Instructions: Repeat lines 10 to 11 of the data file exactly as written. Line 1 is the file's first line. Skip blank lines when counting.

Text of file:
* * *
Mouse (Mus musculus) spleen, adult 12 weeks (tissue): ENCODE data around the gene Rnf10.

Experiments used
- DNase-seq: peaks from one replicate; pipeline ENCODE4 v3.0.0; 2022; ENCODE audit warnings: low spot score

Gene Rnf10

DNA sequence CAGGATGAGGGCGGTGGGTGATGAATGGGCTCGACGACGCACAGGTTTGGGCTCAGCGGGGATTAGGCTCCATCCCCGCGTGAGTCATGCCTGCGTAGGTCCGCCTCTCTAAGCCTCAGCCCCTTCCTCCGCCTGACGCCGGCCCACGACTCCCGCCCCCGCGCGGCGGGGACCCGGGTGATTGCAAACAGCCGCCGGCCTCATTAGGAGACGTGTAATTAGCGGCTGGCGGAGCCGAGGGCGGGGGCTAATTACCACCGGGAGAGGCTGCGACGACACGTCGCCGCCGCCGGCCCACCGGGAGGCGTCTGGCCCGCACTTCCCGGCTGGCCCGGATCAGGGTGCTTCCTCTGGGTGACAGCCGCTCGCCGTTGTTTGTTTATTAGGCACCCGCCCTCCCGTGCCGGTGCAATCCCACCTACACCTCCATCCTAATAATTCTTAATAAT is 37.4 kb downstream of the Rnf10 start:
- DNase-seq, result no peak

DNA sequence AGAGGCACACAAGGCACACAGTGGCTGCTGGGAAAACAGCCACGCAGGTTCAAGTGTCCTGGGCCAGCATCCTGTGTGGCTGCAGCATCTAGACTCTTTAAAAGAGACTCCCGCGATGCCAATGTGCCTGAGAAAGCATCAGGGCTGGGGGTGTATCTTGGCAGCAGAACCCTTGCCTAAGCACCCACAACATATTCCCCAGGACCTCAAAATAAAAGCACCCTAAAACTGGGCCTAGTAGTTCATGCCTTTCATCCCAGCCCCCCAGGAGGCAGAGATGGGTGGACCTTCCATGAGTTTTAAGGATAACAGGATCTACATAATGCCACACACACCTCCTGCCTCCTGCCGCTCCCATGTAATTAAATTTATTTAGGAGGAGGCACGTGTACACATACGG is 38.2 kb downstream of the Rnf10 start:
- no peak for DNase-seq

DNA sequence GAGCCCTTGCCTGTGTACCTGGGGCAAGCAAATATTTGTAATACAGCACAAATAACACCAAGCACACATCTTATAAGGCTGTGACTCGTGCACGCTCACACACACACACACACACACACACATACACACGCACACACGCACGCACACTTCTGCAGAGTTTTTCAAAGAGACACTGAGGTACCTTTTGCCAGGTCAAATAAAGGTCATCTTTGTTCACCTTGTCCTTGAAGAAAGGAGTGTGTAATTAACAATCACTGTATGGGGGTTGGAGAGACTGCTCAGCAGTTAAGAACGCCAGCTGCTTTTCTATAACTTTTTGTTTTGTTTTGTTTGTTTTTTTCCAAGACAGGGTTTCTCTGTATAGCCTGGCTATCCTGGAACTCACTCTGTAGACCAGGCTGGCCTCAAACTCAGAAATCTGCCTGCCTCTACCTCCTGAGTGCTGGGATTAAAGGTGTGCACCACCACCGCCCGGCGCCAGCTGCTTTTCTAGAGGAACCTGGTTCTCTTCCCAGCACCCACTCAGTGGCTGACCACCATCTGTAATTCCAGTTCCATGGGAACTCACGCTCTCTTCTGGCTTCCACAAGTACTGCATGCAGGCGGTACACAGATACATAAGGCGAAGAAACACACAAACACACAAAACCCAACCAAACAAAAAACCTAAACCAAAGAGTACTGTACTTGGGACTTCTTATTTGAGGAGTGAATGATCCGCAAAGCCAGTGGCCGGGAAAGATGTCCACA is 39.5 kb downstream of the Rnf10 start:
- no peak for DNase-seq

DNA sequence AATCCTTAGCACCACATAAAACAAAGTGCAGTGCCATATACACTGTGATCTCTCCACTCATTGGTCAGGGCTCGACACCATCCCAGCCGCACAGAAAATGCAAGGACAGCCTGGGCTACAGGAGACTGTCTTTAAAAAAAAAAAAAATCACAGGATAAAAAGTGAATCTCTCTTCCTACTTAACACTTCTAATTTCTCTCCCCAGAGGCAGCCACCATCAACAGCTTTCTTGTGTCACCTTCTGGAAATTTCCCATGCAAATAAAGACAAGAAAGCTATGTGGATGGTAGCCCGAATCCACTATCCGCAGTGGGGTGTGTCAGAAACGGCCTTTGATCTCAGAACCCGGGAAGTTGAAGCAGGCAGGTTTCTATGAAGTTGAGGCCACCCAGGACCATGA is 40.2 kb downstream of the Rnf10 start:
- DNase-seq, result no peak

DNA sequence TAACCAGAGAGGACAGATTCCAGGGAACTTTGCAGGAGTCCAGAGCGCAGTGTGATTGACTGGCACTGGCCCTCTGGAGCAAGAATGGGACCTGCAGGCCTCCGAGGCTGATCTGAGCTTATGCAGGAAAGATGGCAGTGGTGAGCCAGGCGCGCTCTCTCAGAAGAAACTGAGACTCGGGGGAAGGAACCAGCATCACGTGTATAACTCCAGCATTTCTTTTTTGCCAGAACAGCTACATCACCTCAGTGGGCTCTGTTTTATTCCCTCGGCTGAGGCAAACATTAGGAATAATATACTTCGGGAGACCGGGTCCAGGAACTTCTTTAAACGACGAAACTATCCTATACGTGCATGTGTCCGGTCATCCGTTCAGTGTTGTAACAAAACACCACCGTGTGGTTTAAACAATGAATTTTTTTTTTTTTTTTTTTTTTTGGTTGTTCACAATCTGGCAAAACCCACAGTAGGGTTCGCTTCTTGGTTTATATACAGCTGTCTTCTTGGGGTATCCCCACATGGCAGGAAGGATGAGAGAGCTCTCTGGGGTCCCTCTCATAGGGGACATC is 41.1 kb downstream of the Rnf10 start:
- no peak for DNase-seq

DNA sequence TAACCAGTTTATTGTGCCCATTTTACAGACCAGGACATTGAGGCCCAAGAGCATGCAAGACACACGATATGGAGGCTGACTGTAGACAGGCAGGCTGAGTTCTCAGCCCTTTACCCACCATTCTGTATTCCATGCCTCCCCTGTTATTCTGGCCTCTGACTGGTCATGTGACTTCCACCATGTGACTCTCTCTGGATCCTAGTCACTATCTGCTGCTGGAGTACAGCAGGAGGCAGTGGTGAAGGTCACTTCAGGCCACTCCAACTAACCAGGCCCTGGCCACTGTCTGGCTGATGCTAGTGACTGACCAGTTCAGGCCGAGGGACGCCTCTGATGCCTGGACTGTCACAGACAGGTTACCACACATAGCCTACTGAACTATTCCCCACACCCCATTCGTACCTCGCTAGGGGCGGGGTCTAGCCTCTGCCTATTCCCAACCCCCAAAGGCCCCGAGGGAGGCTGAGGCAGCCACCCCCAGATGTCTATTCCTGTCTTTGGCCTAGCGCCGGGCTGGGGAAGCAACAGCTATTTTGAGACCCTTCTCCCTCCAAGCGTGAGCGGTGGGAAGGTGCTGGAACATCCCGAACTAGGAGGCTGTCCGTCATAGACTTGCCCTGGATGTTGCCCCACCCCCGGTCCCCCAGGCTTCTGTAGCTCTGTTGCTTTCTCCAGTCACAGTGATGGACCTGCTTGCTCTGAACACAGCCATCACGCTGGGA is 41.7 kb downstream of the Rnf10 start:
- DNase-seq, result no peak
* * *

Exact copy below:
- no peak for DNase-seq

DNA sequence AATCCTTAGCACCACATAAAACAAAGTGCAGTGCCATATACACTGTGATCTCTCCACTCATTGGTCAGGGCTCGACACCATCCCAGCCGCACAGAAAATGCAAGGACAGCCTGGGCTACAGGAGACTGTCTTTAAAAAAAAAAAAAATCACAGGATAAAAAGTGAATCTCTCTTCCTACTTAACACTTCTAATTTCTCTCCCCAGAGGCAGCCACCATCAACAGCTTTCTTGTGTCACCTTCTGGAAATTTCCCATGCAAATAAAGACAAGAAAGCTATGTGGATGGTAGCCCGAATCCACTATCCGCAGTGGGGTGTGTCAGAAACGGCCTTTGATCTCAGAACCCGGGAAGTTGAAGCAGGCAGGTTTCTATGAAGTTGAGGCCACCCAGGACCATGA is 40.2 kb downstream of the Rnf10 start: